Will the Covid pandemic help us change our ways?
Arif M Faisal
Talking about the very critical issue of Covid-19 — and its consequences on humans, the economy, and the planet — is unavoidable now. Global leaders are putting forth all the effort and ammunition at their disposal to fight against coronavirus.
This virus is changing our everyday lifestyle and behaviour eg, hand-washing, using masks, social distancing, lockdowns, home quarantine, isolation, travel bans, closing borders, billions and trillions of dollars worth of economic stimulus, etc.
Most governments are now adopting a “whole of society” approach ie engaging both state and non-state actors to address this pandemic. Even most developed countries like Italy, Germany, the US, etc are uncertain, scared, and a bit helpless to address this dangerous pandemic. However, the world is investing billions of dollars in finding a vaccine, and in medicinal and biomedical research and development for the treatment of Covid-19 patients.
There are thousands of reports and messages on coronavirus that are floating in the press, and electronic and social media. But I would like to discuss a bit of an off-track issue that is comparatively less focused on in the mainstream media.
I would like to discuss how this monster was released from the wilderness due to the indiscriminate destruction of our pristine eco-systems, and the hunting of wildlife for consumption and greed. Our irresponsible consumption patterns, lifestyles, behaviour, and greed are making the planet sick.
Firstly, this mutant virus seemingly jumped from wildlife to a human(s) in a wet market in Wuhan, China. These wild animals were hunted, trapped, and then taken to the local markets to be sold for food or traditional medicine, or to the pet trade.
The Chinese, and also many other Asians and Africans, eat wildlife meat which includes bats, snakes, civets, crocodiles, pangolins, foxes, turtles, birds, etc.
Lots of wild animals are careers of deadly viruses and other pathogens. Many scientists suspect that the new coronavirus may have been passed to humans from bats via pangolins — small, scaled ant-eating mammals whose scales are expensive in traditional Chinese medicine. Some scientists also believe that the spread of SARS, HIV, ebola, etc. passed to humans from wild animals.
Zoonotic diseases are types of diseases that spread from animals to humans. These types of infectious diseases have quadrupled in the last 50 years, mostly in tropical regions, according to a letter which was sent to the US Congress this week from more than 100 wildlife and environmental groups.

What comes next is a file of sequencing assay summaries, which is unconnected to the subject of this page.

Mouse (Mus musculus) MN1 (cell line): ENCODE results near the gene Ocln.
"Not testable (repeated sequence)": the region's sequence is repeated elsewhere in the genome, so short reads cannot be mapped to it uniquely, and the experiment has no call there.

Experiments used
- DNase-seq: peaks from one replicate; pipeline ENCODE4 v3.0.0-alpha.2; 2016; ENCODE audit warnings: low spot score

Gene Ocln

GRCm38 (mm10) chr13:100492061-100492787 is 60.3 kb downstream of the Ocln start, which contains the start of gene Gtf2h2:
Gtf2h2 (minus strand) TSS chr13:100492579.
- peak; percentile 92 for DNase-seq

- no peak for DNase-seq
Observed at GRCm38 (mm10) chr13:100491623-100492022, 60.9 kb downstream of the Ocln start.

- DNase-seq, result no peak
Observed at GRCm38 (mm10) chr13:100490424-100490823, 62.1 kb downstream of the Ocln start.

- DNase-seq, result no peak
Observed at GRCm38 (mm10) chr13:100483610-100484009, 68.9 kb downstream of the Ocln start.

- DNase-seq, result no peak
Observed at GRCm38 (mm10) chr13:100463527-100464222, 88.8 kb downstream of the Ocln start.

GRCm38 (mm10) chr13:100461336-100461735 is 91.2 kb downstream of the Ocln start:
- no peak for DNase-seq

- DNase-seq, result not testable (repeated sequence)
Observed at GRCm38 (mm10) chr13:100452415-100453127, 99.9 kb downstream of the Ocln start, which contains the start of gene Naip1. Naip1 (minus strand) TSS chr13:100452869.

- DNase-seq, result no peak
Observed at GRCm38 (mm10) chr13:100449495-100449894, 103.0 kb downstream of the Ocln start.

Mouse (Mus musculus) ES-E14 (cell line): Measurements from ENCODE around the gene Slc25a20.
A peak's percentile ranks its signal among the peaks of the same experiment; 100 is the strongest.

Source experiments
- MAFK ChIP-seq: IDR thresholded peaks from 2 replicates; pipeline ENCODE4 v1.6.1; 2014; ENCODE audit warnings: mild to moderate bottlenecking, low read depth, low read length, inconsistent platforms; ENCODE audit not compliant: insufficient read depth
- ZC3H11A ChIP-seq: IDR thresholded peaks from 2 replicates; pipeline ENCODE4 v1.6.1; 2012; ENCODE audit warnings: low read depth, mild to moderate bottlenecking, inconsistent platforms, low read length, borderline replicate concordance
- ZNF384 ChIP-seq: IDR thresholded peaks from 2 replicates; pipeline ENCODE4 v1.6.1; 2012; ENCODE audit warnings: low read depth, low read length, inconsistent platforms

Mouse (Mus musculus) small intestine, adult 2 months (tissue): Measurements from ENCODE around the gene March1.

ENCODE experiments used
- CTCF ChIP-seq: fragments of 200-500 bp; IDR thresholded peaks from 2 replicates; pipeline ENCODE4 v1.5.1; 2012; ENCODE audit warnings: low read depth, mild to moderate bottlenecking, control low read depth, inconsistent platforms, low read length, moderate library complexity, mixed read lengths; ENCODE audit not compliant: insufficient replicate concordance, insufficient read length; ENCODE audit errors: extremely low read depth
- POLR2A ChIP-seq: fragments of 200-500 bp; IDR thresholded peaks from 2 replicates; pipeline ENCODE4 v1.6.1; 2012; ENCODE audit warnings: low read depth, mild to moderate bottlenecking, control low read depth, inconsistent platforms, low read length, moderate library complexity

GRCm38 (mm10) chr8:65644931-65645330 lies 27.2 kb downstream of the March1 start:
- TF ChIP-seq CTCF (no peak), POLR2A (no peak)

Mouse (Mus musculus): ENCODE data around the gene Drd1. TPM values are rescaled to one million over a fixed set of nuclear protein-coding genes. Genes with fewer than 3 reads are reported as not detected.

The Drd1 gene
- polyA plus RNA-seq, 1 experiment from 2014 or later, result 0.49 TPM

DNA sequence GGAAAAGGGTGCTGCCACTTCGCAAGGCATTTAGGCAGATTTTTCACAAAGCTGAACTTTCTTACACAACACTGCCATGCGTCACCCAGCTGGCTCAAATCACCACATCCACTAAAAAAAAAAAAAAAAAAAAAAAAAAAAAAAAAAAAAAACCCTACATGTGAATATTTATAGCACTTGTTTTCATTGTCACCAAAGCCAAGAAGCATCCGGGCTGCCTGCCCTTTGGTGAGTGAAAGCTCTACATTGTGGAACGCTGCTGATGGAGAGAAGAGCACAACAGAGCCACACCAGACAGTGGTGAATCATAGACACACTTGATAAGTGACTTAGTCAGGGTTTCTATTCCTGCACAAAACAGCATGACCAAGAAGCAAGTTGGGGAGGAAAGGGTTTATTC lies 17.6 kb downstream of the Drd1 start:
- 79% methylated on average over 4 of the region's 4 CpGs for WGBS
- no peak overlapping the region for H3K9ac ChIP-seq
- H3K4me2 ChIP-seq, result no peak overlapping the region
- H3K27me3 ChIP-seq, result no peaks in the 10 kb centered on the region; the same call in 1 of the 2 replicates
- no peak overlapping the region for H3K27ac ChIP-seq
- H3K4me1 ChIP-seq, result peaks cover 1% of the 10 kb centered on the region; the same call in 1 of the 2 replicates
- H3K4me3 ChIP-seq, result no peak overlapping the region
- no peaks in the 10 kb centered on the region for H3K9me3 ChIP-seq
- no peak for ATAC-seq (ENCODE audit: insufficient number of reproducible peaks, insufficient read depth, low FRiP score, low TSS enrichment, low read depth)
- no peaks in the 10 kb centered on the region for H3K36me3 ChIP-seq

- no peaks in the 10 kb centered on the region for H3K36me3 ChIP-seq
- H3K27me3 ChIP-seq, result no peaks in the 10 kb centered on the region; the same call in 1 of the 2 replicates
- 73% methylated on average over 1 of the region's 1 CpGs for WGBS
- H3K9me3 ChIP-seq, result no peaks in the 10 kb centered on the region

Prof Andrew Cunningham, the deputy director of science at the Zoological Society of London, recently warned that “the world will be faced with more deadly viruses like Covid-19 if there is not a drastic change in human behaviours.”
Secondly, the planet has become so altered that the world eco-system could be nearing a tipping point that would disrupt the climate and other biological systems that sustain life on earth. Last year, the Intergovernmental Science-Policy Platform on Biodiversity and Ecosystem Services (IPBES), reported that more than one million species are at risk of extinction. This report concluded that “it’s not only species that are at risk, the myriad life-support functions that these species and ecosystems provide also are threatened.”
Non-living elements of ecosystems, like water and air, are also becoming polluted due to aggressive human intervention. Wildlife habitats are shrinking or shifting and, in some cases, rapidly disappearing due to indiscriminate felling of forests, destruction and conversion of ecosystems, and consumption of habitats for various human needs.
Since we are hunting them down and destroying their homes, they are jumping to other species and humans, and transmitting viruses and other pathogens.
Thirdly, climate change is also connected to the spread of infectious disease in some contexts. A study of the 2003 outbreak of SARS in Asia found that “people exposed to the highest level of air pollution were twice as likely to die from the disease as those who were not.”